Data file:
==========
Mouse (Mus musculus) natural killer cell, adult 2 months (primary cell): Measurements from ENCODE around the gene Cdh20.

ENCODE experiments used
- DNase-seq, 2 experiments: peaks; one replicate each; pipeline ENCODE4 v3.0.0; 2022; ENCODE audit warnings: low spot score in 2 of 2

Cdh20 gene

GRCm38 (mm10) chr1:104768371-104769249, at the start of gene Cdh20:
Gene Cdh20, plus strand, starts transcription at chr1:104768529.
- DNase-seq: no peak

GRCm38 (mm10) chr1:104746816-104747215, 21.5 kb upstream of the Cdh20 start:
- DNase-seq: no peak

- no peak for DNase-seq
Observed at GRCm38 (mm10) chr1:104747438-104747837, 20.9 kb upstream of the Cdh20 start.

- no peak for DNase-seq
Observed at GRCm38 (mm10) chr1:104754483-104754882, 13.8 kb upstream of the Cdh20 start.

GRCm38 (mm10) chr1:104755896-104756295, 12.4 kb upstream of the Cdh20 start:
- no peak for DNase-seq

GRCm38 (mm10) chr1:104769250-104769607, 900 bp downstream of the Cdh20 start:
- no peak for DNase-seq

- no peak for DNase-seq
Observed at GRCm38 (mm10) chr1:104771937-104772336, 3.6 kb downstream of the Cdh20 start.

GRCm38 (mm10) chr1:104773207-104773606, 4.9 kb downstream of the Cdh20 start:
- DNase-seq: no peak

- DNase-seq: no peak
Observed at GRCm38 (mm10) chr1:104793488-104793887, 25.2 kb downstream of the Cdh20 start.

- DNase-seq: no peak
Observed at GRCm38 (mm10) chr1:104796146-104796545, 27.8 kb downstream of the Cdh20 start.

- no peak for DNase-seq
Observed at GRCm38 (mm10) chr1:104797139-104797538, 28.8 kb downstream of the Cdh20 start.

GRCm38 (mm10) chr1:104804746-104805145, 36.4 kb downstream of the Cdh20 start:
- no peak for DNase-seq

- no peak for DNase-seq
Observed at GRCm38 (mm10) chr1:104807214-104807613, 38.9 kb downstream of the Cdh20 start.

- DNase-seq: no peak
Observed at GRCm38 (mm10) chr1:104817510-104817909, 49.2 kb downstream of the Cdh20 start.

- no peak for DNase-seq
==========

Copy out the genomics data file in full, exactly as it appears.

Mouse (Mus musculus) natural killer cell, adult 2 months (primary cell): Measurements from ENCODE around the gene Cdh20.

ENCODE experiments used
- DNase-seq, 2 experiments: peaks; one replicate each; pipeline ENCODE4 v3.0.0; 2022; ENCODE audit warnings: low spot score in 2 of 2

Cdh20 gene

GRCm38 (mm10) chr1:104768371-104769249, at the start of gene Cdh20:
Gene Cdh20, plus strand, starts transcription at chr1:104768529.
- DNase-seq: no peak

GRCm38 (mm10) chr1:104746816-104747215, 21.5 kb upstream of the Cdh20 start:
- DNase-seq: no peak

- no peak for DNase-seq
Observed at GRCm38 (mm10) chr1:104747438-104747837, 20.9 kb upstream of the Cdh20 start.

- no peak for DNase-seq
Observed at GRCm38 (mm10) chr1:104754483-104754882, 13.8 kb upstream of the Cdh20 start.

GRCm38 (mm10) chr1:104755896-104756295, 12.4 kb upstream of the Cdh20 start:
- no peak for DNase-seq

GRCm38 (mm10) chr1:104769250-104769607, 900 bp downstream of the Cdh20 start:
- no peak for DNase-seq

- no peak for DNase-seq
Observed at GRCm38 (mm10) chr1:104771937-104772336, 3.6 kb downstream of the Cdh20 start.

GRCm38 (mm10) chr1:104773207-104773606, 4.9 kb downstream of the Cdh20 start:
- DNase-seq: no peak

- DNase-seq: no peak
Observed at GRCm38 (mm10) chr1:104793488-104793887, 25.2 kb downstream of the Cdh20 start.

- DNase-seq: no peak
Observed at GRCm38 (mm10) chr1:104796146-104796545, 27.8 kb downstream of the Cdh20 start.

- no peak for DNase-seq
Observed at GRCm38 (mm10) chr1:104797139-104797538, 28.8 kb downstream of the Cdh20 start.

GRCm38 (mm10) chr1:104804746-104805145, 36.4 kb downstream of the Cdh20 start:
- no peak for DNase-seq

- no peak for DNase-seq
Observed at GRCm38 (mm10) chr1:104807214-104807613, 38.9 kb downstream of the Cdh20 start.

- DNase-seq: no peak
Observed at GRCm38 (mm10) chr1:104817510-104817909, 49.2 kb downstream of the Cdh20 start.

- no peak for DNase-seq